Climate change is a defining threat to peace and security in the 21st century – its impacts are felt by everyone, but not equally. Gender norms and power dynamics shape how women and men of different backgrounds experience or contribute to insecurity in a changing climate.
This webinar will discuss why gender, climate and security linkages matter. It will also discuss strategies for advancing this agenda in the policy arena and emerging investments.
This webinar discussed the gender dimensions of climate change and its associated security risks, by presenting new insights from urban Pakistan, northern Nigeria, and Freetown, Sierra Leone.
Stories of clear skies and wildlife conquering urban areas might provide much needed comfort during these uncertain times as the health crisis unfolds. But in Brazil, where climate and environmental issues already lack attention and resources, the pandemic underscores the next crisis.
South Asia’s vulnerability to climate change and associated fragility risks calls for a regional approach to climate services. Different actors need to cooperate to share actionable climate information—the security architecture in the region would benefit.
With cities continuously more threatened by climate change-induced disasters, urban planning’s reflex response is to protect cities against nature. But what if the solution lies in working with nature instead against it? Architect Kongjiang Yu invites readers to imagine what cities could look like if they took into account ancient wisdom on spatial planning.
For the first time in the survey’s 10-year outlook, the top five global risks in terms of likelihood are all environmental. They are: extreme weather events, failure of climate change mitigation and adaptation, major natural disasters, major biodiversity loss and ecosystem collapse, and human-made environmental damage and disasters.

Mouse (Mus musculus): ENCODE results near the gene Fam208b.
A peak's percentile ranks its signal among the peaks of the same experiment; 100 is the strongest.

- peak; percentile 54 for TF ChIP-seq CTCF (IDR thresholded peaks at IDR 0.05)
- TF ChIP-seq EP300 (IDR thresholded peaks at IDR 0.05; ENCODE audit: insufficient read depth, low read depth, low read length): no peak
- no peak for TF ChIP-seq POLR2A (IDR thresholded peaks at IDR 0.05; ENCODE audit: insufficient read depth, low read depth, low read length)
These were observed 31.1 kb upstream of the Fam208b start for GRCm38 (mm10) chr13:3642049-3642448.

The Joint 12th meeting of the Conference of the Parties to the Vienna Convention for the Protection of the Ozone Layer (COP 12) and 32nd Meeting of the Parties to the Montreal Protocol on Substances that Deplete the Ozone Layer (MOP 32) is scheduled to take place from 23-27 November 2020 in Tashkent, Uzbekistan.
Environmental peacebuilding is a good idea. As a practice, it aims to address simultaneously environmental problems and challenges related to violent conflict. Examples include the promotion of environmental cooperation between rival states, conflict-sensitive adaptation to climate change, and restoring access to land and water in post-conflict societies. However, environmental peacebuilding can negatively affect development, chip away at environmental protection, and erode peace. In new study, Tobias Ide highlights six different aspects of the dark side of environmental peacebuilding.
The momentum for climate action we are witnessing is extraordinary. Throughout 2019, millions of people took the streets all around the world to join the youth climate movement's school strike. Yet at this year’s most important climate politics meeting, the UN Climate Action Summit in New York, most governments were far from committing to sufficient action to avert dangerous climate change. Dr. Beatrice Mosello and Dr. Virginie Le Masson explain how to move things forward.
Until recently, impressive economic growth, stable leadership and its attractiveness as a foreign investment hub put Ethiopia in a positive spotlight. However, the country still ranks low in human development and is highly dependent on rainfed agriculture, making it particularly vulnerable to climate change impacts. Combined with existing tensions and inequalities, climate vulnerability can exacerbate security risks. To mitigate these linkages, Ethiopia’s leadership should support implementation of conflict-sensitive climate change adaptation policies and include climate security in its conflict mitigation strategy.
Nepal and Afghanistan face a number of serious climate-fragility risks, so adelphi brought together regional government officials and NGO experts for a training in Kathmandu on 9 November 2019.
Climate change is increasingly challenging global security and undermining peacebuilding efforts. UN Environment and the European Union have joined forces to address these challenges. With the support of adelphi, they have developed a toolkit on ‘Addressing climate-fragility risks’. This toolkit facilitates the development and implementation of strategies, policies, and projects that seek to build resilience by linking climate change adaptation, peacebuilding, and sustainable livelihoods, focusing on the pilot countries Sudan and Nepal.